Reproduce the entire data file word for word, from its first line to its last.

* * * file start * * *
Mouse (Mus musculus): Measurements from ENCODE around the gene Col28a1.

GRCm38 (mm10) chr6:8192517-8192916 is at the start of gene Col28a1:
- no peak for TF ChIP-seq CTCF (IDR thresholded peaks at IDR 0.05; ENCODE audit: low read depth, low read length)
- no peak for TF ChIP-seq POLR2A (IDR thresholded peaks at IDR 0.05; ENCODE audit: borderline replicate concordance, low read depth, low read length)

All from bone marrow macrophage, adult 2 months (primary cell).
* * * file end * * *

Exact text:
Mouse (Mus musculus): Measurements from ENCODE around the gene Col28a1.

GRCm38 (mm10) chr6:8192517-8192916 is at the start of gene Col28a1:
- no peak for TF ChIP-seq CTCF (IDR thresholded peaks at IDR 0.05; ENCODE audit: low read depth, low read length)
- no peak for TF ChIP-seq POLR2A (IDR thresholded peaks at IDR 0.05; ENCODE audit: borderline replicate concordance, low read depth, low read length)

All from bone marrow macrophage, adult 2 months (primary cell).